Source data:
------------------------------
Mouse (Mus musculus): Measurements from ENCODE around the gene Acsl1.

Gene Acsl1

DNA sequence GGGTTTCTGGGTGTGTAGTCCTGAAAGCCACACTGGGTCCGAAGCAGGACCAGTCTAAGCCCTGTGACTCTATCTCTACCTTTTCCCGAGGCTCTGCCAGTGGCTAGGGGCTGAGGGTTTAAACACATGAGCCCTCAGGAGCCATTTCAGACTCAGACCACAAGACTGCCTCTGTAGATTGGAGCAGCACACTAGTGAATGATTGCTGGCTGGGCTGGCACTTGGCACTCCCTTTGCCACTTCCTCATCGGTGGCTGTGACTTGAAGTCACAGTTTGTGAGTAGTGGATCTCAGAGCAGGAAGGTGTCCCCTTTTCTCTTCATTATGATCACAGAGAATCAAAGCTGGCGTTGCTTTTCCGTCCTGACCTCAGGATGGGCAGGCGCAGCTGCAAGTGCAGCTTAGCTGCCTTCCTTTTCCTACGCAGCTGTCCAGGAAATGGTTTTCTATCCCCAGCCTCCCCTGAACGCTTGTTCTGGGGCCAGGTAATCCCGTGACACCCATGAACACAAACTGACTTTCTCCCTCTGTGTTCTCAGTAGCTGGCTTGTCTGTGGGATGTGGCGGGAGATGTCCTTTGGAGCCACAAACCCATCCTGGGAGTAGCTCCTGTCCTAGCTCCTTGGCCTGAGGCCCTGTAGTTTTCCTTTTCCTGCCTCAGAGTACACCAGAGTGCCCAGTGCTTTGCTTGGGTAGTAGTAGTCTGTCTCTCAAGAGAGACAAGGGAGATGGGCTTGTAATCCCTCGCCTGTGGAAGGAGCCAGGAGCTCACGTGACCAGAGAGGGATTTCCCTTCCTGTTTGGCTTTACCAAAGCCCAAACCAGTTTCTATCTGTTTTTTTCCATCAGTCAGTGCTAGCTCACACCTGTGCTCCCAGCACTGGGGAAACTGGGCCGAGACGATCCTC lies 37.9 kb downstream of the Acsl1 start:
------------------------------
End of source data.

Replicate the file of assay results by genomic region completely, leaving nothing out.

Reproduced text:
Mouse (Mus musculus): Measurements from ENCODE around the gene Acsl1.

Gene Acsl1

DNA sequence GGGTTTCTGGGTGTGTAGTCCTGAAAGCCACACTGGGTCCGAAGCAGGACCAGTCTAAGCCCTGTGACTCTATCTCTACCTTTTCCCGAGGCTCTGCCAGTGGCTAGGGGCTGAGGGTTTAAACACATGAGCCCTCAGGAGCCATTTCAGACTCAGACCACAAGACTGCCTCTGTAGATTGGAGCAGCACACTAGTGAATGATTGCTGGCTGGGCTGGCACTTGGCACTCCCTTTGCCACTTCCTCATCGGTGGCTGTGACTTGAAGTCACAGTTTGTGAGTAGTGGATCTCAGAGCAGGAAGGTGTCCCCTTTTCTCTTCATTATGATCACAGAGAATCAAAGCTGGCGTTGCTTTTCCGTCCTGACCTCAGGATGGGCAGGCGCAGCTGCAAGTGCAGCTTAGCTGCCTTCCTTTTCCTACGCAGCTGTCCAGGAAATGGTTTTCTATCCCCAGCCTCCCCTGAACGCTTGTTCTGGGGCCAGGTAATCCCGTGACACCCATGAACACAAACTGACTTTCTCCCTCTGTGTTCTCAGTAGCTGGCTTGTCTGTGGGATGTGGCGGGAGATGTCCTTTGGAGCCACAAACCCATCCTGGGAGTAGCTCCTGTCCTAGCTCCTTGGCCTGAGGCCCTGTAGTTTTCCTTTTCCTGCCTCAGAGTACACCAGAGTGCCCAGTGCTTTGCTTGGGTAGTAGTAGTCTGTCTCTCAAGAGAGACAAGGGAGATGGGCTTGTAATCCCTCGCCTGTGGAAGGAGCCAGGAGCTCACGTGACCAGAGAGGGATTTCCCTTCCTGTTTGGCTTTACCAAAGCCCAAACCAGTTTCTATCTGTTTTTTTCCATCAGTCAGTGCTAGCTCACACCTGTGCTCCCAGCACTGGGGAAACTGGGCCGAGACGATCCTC lies 37.9 kb downstream of the Acsl1 start: